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Government released new Watergate documents

The National Archives released a central set of documents from the Watergate scandal on Wednesday, including a would-be indictment against President Richard Nixon, following a lawsuit pointing to its relevance in the current era.

Posted: Nov 1, 2018 3:51 PM
Updated: Nov 1, 2018 4:18 PM

The National Archives released a central set of documents from the Watergate scandal on Wednesday, including a would-be indictment against President Richard Nixon, following a lawsuit pointing to its relevance in the current era.

The documents, known as the Watergate Road Map, as released Wednesday contained redactions and never-before-seen remnants of the investigation into Nixon but largely contained information previously made public, according to the Archives.

The group that petitioned for Wednesday's release had said in a September post that should special counsel Robert Mueller decide to issue a report to Congress, the Road Map would be one example to follow.

"If Mueller decides to send a report to Congress, perhaps through (Deputy Attorney General Rod) Rosenstein, the Road Map would be a vital touchstone for the public and Congress to assess his actions," the group wrote.

One document released Wednesday showed a series of charges drawn up against Nixon, who was never formally charged for crimes in the Watergate scandal and was pardoned by President Gerald Ford after he resigned.

The document is a draft, as noted in handwriting in the upper right-hand corner of the first page, dated February 1, 1974, a month before Nixon's co-conspirators were indicted.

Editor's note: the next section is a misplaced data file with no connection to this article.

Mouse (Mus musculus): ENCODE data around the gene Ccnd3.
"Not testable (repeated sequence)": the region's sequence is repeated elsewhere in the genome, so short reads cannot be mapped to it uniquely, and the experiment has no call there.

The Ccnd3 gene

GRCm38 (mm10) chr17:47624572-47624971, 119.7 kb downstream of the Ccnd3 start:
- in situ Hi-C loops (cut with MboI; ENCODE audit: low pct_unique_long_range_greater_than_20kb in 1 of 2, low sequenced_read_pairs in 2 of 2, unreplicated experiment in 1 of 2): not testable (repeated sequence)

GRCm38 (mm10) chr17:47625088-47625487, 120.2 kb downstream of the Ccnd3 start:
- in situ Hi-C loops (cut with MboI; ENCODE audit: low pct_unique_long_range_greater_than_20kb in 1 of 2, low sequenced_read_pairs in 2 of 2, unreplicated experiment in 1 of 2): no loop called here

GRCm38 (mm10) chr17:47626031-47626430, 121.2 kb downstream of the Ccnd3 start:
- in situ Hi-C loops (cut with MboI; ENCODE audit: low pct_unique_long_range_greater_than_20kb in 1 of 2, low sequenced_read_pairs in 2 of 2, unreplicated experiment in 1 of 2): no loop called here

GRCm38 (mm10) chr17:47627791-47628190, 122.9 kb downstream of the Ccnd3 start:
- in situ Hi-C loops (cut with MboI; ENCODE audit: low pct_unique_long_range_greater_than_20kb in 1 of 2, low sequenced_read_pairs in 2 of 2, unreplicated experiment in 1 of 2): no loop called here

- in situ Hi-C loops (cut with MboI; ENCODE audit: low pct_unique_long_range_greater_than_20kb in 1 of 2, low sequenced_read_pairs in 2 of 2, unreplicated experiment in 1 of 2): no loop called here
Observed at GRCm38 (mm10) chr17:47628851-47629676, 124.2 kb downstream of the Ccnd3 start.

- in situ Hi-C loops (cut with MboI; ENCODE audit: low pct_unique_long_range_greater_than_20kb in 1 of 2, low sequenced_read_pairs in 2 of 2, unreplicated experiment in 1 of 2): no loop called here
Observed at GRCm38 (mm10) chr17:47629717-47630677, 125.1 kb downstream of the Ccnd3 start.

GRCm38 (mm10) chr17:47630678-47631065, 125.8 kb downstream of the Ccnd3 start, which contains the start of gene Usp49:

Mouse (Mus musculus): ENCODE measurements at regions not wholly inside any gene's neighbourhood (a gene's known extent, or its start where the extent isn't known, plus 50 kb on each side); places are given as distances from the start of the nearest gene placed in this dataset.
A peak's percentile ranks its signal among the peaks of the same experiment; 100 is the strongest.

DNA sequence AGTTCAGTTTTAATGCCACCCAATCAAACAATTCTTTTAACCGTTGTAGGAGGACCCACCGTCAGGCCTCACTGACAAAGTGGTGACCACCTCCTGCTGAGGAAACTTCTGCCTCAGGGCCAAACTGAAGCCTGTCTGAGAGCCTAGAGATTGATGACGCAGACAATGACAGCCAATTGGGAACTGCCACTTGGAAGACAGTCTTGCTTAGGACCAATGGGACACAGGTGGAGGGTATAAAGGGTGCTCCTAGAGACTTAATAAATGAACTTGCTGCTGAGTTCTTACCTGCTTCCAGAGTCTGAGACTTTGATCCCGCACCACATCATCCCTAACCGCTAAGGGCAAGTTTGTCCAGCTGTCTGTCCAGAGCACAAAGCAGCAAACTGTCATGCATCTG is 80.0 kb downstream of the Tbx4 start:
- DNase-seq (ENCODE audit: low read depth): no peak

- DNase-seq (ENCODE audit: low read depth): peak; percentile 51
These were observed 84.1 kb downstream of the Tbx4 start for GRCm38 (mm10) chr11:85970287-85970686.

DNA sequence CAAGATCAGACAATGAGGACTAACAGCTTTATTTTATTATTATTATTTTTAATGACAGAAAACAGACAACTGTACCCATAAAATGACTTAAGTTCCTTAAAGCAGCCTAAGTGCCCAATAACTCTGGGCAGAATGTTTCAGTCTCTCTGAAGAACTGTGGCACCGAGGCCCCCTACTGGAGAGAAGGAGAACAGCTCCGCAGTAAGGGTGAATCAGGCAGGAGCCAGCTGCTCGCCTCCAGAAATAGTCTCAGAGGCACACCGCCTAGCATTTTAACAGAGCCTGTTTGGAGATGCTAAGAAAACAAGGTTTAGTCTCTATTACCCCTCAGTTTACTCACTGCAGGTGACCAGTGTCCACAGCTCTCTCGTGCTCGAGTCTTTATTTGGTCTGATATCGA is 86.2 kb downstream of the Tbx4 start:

The draft indictment showed that a grand jury planned to charge Nixon with bribery, conspiracy, obstruction of justice and obstruction of a criminal investigation. A month later, seven of Nixon's aides were charged with conspiracy and six were charged with obstruction of justice, but none were charged with bribery.

In September of this year, Jack Goldsmith and Benjamin Wittes -- a pair of writers for the prominent legal blog Lawfare -- and Stephen Bates, who worked for independent counsel Ken Starr, announced they were petitioning for the documents that Watergate special prosecutor Leon Jaworski sent to Congress as Nixon faced impeachment.

The group noted at Lawfare that while the Starr report during President Bill Clinton's tenure was made public, the analogous document during the Nixon administration had remained confidential for decades.

Protect Democracy, the legal group that brought the suit on the trio's behalf, said in a statement Wednesday that the Road Map "is a critical historical precedent for ensuring that the facts uncovered in special counsel Mueller's investigation become public and serve as the basis for whatever accountability is necessary."

Mueller is tasked with investigating potential coordination between Russia and President Donald Trump's 2016 campaign along with other relevant information that arises from the investigation. The former FBI director has rarely telegraphed his intentions, and it is unclear what form his final conclusions might take. Moreover, if there are any potentially criminal findings on Trump himself, Mueller may believe he is unable to indict the sitting President and would instead defer to Congress, which could initiate impeachment proceedings.

Wednesday's release highlighted the issue the legal system faced in the case of Nixon, where ultimately investigators were able to submit their grand jury's report through a judge to Congress.